The scientific community started a race against time toward determining the best anti-viral combination through clinical trials and also toward developing an effective vaccine that could be mass produced and available to all at the earliest. The race between all scientific super-powers in this herculean task is on, but the answer to the best treatment option still eludes us. Although many drugs and some vaccines have shown early promise and a few green shoots of encouraging data have emerged, the world has not reached a stage when it can declare victory and go home. The many “potential hopes” include remdesivir, hydroxychloroquine, lopinavir-ritonavir, ivermectin, favipiravir, convalescent plasma, plasma exchange and the good old dexamethasone.[3],[4],[5],[6],[7],[8] Which one of these would prove to be revolutionary “magic pill,” the medical fraternity and the public alike are looking forward to with bated breath? The world still eagerly awaits the scientist or the research team to make the “eureka” claim of an effective vaccine or a cure for this invisible foe.

The pandemic is perhaps still in its infancy, and the bottom of the abyss is beyond sight. Can this microscopic creature cause more destruction to human lives than that caused by the monstrous physical and chemical firepower unleashed by the Allies and the Axis powers combined during the World War II? Can this infinitesimal organism wipe out more millions, cause more economic loss, and destroy more jobs than the great depression of the 1930s? Will our invisible adversary after its reign end up being more destructive than its only size-comparable cousin, the 1918 H1N1 Spanish flu that infected more than 500 million worldwide and claimed more than 20–50 million lives?[9],[10] Only time will tell.

The world desperately awaits the time when our diminutive nemesis reaches its nadir. When will humankind recover and bounce back to the “pre-corona” days? Since the beginning of the pandemic early this year, the phrases “good news” and COVID-19 barely coexist in the same sentence. We are not out of the long, dark COVID-19 tunnel yet by any means, but are we headed in the right direction? Is there light at the end of the tunnel? The optimist in me says “Yes.”



 
  References Top

1.
Li H, Liu SM, Yu XH, Tang SL, Tang CK. Coronavirus disease 2019 (COVID-19): Current status and future perspectives. Int J Antimicrob Agents 2020. pii: 105951.  Back to cited text no. 1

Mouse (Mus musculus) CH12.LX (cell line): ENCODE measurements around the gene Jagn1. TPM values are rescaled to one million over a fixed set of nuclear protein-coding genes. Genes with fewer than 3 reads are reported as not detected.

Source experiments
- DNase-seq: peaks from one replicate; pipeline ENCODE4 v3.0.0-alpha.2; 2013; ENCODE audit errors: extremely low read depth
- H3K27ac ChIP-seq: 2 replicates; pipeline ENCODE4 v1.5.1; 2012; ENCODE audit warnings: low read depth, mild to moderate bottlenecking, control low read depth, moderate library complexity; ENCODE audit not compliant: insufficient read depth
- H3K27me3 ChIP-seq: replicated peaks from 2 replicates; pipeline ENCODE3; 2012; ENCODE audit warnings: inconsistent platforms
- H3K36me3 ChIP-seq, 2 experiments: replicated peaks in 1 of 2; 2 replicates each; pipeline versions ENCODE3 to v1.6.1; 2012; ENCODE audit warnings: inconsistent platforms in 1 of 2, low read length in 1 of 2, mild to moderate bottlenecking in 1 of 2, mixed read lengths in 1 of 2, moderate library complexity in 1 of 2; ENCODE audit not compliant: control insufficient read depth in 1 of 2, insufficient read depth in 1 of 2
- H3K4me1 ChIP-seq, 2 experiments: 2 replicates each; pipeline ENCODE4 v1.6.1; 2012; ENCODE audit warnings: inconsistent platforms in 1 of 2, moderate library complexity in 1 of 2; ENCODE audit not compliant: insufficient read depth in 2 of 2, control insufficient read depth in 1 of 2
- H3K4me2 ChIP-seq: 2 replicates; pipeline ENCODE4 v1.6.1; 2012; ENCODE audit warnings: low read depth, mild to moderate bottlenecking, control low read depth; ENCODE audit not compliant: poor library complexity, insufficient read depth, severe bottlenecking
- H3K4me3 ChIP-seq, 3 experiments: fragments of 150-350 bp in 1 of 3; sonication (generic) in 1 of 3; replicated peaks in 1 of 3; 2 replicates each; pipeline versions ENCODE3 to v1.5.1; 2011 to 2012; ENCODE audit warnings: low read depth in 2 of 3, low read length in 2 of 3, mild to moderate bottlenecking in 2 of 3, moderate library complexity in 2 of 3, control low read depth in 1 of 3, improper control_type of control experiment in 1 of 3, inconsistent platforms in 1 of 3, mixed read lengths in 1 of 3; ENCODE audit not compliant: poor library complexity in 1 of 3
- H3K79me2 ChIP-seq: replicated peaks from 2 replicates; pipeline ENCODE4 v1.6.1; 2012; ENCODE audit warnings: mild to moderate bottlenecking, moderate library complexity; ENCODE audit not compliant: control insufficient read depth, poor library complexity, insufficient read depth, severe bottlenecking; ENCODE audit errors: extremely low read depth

2.
Petrosillo N, Viceconte G, Ergonul O, Ippolito G, Petersen E. COVID-19, SARS and MERS: Are they closely related? Clin Microbiol Infect 2020;26:729-34.  Back to cited text no. 2
    
3.
Meo SA, Klonoff DC, Akram J. Efficacy of chloroquine and hydroxychloroquine in the treatment of COVID-19. Eur Rev Med Pharmacol Sci 2020;24:4539-47.  Back to cited text no. 3
    
4.
Choudhary R, Sharma AK, Choudhary R. Potential use of hydroxychloroquine, ivermectin and azithromycin drugs in fighting COVID-19: Trends, scope and relevance. New Microbes New Infect 2020;35:100684.  Back to cited text no. 4
    
5.
Wang M, Cao R, Zhang L, Yang X, Liu J, Xu M, et al. Remdesivir and chloroquine effectively inhibit the recently emerged novel coronavirus (2019-nCoV) in vitro. Cell Res 2020;30:269-71.  Back to cited text no. 5
    
6.
Ahsan W, Javed S, Bratty MA, Alhazmi HA, Najmi A. Treatment of SARS-CoV-2: How far have we reached? Drug Discov Ther 2020;14:67-72.  Back to cited text no. 6
    
7.
Rajendran K, Krishnasamy N, Rangarajan J, Rathinam J, Natarajan M, Ramachandran A. Convalescent plasma transfusion for the treatment of COVID-19: Systematic review. J Med Virol 2020. [doi: 10.1002/jmv.25961]. [Epub ahead of print].  Back to cited text no. 7
    
8.
Alexander V, Zachariah U, Goel A, Kandasamy S, Chacko B, Punitha JV, et al. Low-volume plasma exchange and low-dose steroid to treat secondary hemophagocytic lymphohistiocytosis: A potential treatment for severe COVID-19? Curr Med Issues 2020;18:77-82.  Back to cited text no. 8
  [Full text]  
9.
Johnson NP, Mueller J. Updating the accounts: Global mortality of the 1918–1919 “Spanish” influenza pandemic. Bull Hist Med 2002;76:105-15.  Back to cited text no. 9
    
10.
Dewitte SN. Age patterns of mortality during the Black Death in London, A.D. 1349-1350. J Archaeol Sci 2010;37:3394-400.  Back to cited text no. 10